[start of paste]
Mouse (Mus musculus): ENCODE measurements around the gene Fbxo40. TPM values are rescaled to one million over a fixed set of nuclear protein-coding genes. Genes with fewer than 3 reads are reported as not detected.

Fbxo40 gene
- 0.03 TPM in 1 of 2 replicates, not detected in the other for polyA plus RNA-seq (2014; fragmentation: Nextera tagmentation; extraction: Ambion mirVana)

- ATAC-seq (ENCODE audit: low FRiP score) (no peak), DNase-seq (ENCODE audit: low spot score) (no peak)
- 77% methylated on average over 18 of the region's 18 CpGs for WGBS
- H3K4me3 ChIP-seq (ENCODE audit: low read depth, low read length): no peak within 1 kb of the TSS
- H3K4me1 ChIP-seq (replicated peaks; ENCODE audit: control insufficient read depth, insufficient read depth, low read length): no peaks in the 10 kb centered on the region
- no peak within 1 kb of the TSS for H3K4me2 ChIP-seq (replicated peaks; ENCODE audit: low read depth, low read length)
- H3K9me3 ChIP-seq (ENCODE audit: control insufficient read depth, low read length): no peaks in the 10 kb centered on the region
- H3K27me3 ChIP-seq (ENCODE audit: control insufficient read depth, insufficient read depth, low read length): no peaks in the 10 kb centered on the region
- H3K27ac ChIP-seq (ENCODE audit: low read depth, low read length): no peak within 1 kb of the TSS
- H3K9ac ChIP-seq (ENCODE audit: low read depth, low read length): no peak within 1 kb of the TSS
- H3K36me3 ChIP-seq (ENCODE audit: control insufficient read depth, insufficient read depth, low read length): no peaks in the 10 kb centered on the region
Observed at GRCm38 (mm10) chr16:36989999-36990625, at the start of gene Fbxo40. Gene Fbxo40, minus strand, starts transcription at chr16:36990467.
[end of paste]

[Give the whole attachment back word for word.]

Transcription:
Mouse (Mus musculus): ENCODE measurements around the gene Fbxo40. TPM values are rescaled to one million over a fixed set of nuclear protein-coding genes. Genes with fewer than 3 reads are reported as not detected.

Fbxo40 gene
- 0.03 TPM in 1 of 2 replicates, not detected in the other for polyA plus RNA-seq (2014; fragmentation: Nextera tagmentation; extraction: Ambion mirVana)

- ATAC-seq (ENCODE audit: low FRiP score) (no peak), DNase-seq (ENCODE audit: low spot score) (no peak)
- 77% methylated on average over 18 of the region's 18 CpGs for WGBS
- H3K4me3 ChIP-seq (ENCODE audit: low read depth, low read length): no peak within 1 kb of the TSS
- H3K4me1 ChIP-seq (replicated peaks; ENCODE audit: control insufficient read depth, insufficient read depth, low read length): no peaks in the 10 kb centered on the region
- no peak within 1 kb of the TSS for H3K4me2 ChIP-seq (replicated peaks; ENCODE audit: low read depth, low read length)
- H3K9me3 ChIP-seq (ENCODE audit: control insufficient read depth, low read length): no peaks in the 10 kb centered on the region
- H3K27me3 ChIP-seq (ENCODE audit: control insufficient read depth, insufficient read depth, low read length): no peaks in the 10 kb centered on the region
- H3K27ac ChIP-seq (ENCODE audit: low read depth, low read length): no peak within 1 kb of the TSS
- H3K9ac ChIP-seq (ENCODE audit: low read depth, low read length): no peak within 1 kb of the TSS
- H3K36me3 ChIP-seq (ENCODE audit: control insufficient read depth, insufficient read depth, low read length): no peaks in the 10 kb centered on the region
Observed at GRCm38 (mm10) chr16:36989999-36990625, at the start of gene Fbxo40. Gene Fbxo40, minus strand, starts transcription at chr16:36990467.